Food allergy prevalence and symptomatology in inner city African Americans

African American children treated at a center in Brooklyn, NY, have an eight-fold increase in the prevalence of peanut allergy, compared with the general American  pediatric population.

There has been a documented increase in the incidence of food allergy and severe allergic reactions to food in that country, where 6% of children and 3.7% of adults have food allergy.  The prevalence of peanut allergy in American children has doubled; but that of African American children and adults is not well documented.

Mario Rodenas, MD, of the State University of New York Downstate Medical Center in Brooklyn, and colleagues, performed a retrospective chart analysis of inner city African American pediatric (n=102) and adult (n=173) allergy outpatients. The investigation focused on epicutaneous skin tests (SPT), serum IgE levels, and history of respiratory and dermatologic allergy. Criteria for food allergy included a clinical reaction after ingestion and a positive SPT or presence of food specific IgE in serum.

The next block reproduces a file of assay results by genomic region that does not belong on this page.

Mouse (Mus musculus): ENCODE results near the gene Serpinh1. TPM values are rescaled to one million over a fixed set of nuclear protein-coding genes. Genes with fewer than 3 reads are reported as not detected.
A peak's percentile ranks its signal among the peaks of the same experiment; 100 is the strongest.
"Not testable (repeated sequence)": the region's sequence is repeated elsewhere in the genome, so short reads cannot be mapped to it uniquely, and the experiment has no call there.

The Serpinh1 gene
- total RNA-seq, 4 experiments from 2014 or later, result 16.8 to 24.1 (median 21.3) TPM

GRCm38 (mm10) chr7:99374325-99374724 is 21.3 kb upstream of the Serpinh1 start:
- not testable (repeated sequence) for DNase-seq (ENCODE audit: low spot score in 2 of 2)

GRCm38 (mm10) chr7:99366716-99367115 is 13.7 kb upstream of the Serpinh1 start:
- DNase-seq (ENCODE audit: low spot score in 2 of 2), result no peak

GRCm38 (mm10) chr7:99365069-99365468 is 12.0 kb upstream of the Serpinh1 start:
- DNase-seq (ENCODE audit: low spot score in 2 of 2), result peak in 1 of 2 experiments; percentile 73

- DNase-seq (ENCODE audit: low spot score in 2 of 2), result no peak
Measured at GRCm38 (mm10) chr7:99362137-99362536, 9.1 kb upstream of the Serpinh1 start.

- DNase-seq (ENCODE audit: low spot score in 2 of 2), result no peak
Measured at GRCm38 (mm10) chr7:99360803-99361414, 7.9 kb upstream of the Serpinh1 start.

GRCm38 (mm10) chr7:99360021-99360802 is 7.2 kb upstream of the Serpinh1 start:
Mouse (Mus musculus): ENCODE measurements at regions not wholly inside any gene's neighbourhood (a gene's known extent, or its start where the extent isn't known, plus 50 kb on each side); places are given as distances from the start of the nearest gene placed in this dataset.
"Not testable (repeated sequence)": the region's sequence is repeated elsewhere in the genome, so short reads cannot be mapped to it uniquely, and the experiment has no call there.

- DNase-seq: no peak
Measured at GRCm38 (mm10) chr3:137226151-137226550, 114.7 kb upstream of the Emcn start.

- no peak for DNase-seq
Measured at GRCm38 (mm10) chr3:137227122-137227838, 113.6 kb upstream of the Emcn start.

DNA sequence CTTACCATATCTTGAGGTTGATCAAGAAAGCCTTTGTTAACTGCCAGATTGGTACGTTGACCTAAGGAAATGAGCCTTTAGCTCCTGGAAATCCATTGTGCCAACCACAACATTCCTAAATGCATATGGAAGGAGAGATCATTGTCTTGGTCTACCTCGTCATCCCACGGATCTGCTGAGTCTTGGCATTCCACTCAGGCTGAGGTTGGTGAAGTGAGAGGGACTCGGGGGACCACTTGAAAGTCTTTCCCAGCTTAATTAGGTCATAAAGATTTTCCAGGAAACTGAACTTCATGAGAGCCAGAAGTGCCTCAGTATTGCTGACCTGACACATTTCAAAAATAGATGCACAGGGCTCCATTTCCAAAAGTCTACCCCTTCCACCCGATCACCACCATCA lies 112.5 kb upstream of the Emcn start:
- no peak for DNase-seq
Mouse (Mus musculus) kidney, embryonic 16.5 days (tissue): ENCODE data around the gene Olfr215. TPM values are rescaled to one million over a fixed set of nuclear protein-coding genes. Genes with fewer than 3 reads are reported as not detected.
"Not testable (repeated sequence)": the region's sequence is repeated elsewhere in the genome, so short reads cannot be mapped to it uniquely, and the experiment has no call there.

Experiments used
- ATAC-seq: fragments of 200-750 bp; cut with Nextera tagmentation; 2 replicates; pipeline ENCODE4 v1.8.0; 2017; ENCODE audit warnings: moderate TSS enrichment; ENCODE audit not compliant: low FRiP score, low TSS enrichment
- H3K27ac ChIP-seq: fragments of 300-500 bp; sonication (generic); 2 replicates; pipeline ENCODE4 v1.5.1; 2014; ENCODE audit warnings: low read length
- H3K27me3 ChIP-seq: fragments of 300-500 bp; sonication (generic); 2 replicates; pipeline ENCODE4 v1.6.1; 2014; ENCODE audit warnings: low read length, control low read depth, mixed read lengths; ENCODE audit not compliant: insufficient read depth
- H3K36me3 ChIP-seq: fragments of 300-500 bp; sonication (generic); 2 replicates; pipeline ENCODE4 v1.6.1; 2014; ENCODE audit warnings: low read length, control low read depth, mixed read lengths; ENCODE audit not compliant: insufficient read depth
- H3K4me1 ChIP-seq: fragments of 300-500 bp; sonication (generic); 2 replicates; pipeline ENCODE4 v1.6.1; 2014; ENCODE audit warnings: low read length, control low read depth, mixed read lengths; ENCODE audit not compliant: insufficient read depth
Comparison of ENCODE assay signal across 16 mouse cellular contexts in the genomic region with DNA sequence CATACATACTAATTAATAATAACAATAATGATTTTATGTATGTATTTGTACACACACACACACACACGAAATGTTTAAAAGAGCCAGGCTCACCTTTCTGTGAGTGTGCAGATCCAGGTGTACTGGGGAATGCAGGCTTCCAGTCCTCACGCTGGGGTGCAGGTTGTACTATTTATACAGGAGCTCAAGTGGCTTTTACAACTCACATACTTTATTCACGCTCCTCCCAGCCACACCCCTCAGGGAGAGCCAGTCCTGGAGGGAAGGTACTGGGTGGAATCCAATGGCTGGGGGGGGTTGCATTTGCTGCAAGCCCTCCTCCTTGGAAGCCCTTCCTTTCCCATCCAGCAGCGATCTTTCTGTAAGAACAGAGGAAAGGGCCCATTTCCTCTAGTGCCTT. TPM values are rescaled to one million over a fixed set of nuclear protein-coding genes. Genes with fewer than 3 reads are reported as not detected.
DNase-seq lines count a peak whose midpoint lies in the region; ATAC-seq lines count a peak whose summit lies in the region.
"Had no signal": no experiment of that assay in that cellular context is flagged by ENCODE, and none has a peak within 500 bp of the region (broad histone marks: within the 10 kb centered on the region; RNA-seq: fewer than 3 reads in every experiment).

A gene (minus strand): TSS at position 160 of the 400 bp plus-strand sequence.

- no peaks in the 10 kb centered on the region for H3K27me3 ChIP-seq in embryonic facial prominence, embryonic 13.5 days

Dr. Rodenas and colleagues found that approximately one third of their African American patients had food allergies (32.7%). It was 50% more common in children than adults. The three most common food allergies were fruits/vegetables (12%), shellfish (9.4%), and peanut (9.1%). In adults, the ranking of food allergy prevalence (fruits/vegetables [14.5%], shellfish [13.9%], and peanut [5.2%]) was similar to that of the general adult US population. However, peanut allergy prevailed in African American allergic children (15.7%), followed by dairy products and eggs (13.7% and 11.8%, respectively). In contrast to the general population, in which respiratory symptoms predominate, peanut allergy most commonly manifested as hives in both children (37.5%) and adults (45.5%).